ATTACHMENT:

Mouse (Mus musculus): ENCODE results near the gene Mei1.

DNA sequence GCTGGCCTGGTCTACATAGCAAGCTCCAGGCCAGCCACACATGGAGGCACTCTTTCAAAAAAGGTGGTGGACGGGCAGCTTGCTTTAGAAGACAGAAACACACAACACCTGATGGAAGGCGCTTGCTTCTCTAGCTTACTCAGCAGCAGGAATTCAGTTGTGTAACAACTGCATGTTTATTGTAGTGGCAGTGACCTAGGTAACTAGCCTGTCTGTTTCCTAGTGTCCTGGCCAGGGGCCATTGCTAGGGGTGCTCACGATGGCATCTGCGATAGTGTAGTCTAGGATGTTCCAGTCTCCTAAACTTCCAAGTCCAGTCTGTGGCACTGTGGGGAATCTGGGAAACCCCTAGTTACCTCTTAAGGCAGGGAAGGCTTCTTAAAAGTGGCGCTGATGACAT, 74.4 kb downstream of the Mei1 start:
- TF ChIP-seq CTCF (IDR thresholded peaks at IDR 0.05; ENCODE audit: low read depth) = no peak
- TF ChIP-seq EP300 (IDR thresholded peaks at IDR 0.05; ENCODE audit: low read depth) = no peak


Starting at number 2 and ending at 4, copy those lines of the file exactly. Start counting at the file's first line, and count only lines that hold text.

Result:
DNA sequence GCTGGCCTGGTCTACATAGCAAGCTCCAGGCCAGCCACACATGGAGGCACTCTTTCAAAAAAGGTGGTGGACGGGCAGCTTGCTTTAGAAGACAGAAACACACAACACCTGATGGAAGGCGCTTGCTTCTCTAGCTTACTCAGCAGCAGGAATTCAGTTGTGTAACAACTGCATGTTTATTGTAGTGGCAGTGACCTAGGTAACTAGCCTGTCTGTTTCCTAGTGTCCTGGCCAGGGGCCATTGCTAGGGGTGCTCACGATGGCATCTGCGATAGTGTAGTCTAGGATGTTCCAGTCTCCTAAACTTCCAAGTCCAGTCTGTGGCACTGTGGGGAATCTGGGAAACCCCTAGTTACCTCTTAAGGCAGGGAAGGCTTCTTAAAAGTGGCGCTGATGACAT, 74.4 kb downstream of the Mei1 start:
- TF ChIP-seq CTCF (IDR thresholded peaks at IDR 0.05; ENCODE audit: low read depth) = no peak
- TF ChIP-seq EP300 (IDR thresholded peaks at IDR 0.05; ENCODE audit: low read depth) = no peak